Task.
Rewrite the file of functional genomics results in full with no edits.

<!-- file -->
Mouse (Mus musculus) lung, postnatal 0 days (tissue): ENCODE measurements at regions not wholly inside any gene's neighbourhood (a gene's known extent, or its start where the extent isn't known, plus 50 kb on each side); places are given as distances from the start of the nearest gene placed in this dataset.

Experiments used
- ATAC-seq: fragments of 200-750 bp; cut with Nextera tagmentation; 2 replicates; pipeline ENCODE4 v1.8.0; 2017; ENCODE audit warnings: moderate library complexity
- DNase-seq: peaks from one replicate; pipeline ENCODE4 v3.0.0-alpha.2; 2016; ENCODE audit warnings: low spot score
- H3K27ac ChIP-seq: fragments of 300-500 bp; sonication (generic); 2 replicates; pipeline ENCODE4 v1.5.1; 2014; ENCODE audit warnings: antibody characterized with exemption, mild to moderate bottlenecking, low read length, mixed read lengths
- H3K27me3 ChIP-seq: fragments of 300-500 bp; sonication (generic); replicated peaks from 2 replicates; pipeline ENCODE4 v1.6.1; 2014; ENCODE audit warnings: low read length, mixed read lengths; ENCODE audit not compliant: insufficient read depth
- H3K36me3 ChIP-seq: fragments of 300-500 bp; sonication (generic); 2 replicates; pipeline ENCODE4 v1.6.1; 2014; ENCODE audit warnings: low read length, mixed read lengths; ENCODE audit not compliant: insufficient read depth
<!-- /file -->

Mouse (Mus musculus) lung, postnatal 0 days (tissue): ENCODE measurements at regions not wholly inside any gene's neighbourhood (a gene's known extent, or its start where the extent isn't known, plus 50 kb on each side); places are given as distances from the start of the nearest gene placed in this dataset.

Experiments used
- ATAC-seq: fragments of 200-750 bp; cut with Nextera tagmentation; 2 replicates; pipeline ENCODE4 v1.8.0; 2017; ENCODE audit warnings: moderate library complexity
- DNase-seq: peaks from one replicate; pipeline ENCODE4 v3.0.0-alpha.2; 2016; ENCODE audit warnings: low spot score
- H3K27ac ChIP-seq: fragments of 300-500 bp; sonication (generic); 2 replicates; pipeline ENCODE4 v1.5.1; 2014; ENCODE audit warnings: antibody characterized with exemption, mild to moderate bottlenecking, low read length, mixed read lengths
- H3K27me3 ChIP-seq: fragments of 300-500 bp; sonication (generic); replicated peaks from 2 replicates; pipeline ENCODE4 v1.6.1; 2014; ENCODE audit warnings: low read length, mixed read lengths; ENCODE audit not compliant: insufficient read depth
- H3K36me3 ChIP-seq: fragments of 300-500 bp; sonication (generic); 2 replicates; pipeline ENCODE4 v1.6.1; 2014; ENCODE audit warnings: low read length, mixed read lengths; ENCODE audit not compliant: insufficient read depth